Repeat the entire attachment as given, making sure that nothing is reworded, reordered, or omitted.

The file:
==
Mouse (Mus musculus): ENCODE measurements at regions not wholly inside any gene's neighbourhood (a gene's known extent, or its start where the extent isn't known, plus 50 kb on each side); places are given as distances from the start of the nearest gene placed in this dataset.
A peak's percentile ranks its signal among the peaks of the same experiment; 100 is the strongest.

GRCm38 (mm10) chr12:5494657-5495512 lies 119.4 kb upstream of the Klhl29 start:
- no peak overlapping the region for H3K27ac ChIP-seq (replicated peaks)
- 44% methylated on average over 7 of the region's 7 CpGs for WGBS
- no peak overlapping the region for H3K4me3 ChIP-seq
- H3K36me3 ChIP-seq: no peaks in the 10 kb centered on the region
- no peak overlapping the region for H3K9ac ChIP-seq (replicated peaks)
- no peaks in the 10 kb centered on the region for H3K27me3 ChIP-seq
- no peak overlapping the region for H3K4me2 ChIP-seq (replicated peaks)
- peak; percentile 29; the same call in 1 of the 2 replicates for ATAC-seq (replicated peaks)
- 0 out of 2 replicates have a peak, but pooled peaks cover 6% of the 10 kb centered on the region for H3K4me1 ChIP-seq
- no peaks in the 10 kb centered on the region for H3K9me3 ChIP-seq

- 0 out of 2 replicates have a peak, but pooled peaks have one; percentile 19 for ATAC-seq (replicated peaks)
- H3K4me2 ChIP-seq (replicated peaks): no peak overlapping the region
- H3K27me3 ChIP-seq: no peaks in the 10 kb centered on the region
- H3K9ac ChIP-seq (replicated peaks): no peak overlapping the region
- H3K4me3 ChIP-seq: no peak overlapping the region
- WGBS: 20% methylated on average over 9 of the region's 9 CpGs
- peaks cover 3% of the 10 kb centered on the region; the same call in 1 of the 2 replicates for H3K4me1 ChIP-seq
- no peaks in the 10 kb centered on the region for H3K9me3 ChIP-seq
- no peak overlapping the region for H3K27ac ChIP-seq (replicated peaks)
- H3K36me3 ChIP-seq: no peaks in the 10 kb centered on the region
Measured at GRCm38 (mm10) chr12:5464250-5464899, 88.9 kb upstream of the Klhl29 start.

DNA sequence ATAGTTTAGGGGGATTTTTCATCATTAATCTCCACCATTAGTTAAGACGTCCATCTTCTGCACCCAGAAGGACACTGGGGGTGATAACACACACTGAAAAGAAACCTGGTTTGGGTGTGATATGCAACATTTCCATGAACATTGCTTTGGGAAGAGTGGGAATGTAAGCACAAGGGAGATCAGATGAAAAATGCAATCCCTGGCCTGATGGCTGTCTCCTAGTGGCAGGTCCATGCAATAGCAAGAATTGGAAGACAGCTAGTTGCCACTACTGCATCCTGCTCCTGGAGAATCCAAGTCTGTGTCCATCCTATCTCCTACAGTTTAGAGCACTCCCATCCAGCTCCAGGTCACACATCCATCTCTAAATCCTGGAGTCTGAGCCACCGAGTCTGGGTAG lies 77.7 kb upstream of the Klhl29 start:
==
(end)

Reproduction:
Mouse (Mus musculus): ENCODE measurements at regions not wholly inside any gene's neighbourhood (a gene's known extent, or its start where the extent isn't known, plus 50 kb on each side); places are given as distances from the start of the nearest gene placed in this dataset.
A peak's percentile ranks its signal among the peaks of the same experiment; 100 is the strongest.

GRCm38 (mm10) chr12:5494657-5495512 lies 119.4 kb upstream of the Klhl29 start:
- no peak overlapping the region for H3K27ac ChIP-seq (replicated peaks)
- 44% methylated on average over 7 of the region's 7 CpGs for WGBS
- no peak overlapping the region for H3K4me3 ChIP-seq
- H3K36me3 ChIP-seq: no peaks in the 10 kb centered on the region
- no peak overlapping the region for H3K9ac ChIP-seq (replicated peaks)
- no peaks in the 10 kb centered on the region for H3K27me3 ChIP-seq
- no peak overlapping the region for H3K4me2 ChIP-seq (replicated peaks)
- peak; percentile 29; the same call in 1 of the 2 replicates for ATAC-seq (replicated peaks)
- 0 out of 2 replicates have a peak, but pooled peaks cover 6% of the 10 kb centered on the region for H3K4me1 ChIP-seq
- no peaks in the 10 kb centered on the region for H3K9me3 ChIP-seq

- 0 out of 2 replicates have a peak, but pooled peaks have one; percentile 19 for ATAC-seq (replicated peaks)
- H3K4me2 ChIP-seq (replicated peaks): no peak overlapping the region
- H3K27me3 ChIP-seq: no peaks in the 10 kb centered on the region
- H3K9ac ChIP-seq (replicated peaks): no peak overlapping the region
- H3K4me3 ChIP-seq: no peak overlapping the region
- WGBS: 20% methylated on average over 9 of the region's 9 CpGs
- peaks cover 3% of the 10 kb centered on the region; the same call in 1 of the 2 replicates for H3K4me1 ChIP-seq
- no peaks in the 10 kb centered on the region for H3K9me3 ChIP-seq
- no peak overlapping the region for H3K27ac ChIP-seq (replicated peaks)
- H3K36me3 ChIP-seq: no peaks in the 10 kb centered on the region
Measured at GRCm38 (mm10) chr12:5464250-5464899, 88.9 kb upstream of the Klhl29 start.

DNA sequence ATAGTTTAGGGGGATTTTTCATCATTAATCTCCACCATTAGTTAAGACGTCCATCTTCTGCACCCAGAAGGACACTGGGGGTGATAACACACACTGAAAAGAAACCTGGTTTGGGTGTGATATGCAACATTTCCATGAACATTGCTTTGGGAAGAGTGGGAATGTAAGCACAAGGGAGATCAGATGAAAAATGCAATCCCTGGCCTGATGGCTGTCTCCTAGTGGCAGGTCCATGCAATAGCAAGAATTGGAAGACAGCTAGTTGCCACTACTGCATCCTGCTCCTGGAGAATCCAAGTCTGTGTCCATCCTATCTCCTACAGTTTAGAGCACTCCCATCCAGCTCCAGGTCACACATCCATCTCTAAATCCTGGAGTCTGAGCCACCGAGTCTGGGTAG lies 77.7 kb upstream of the Klhl29 start: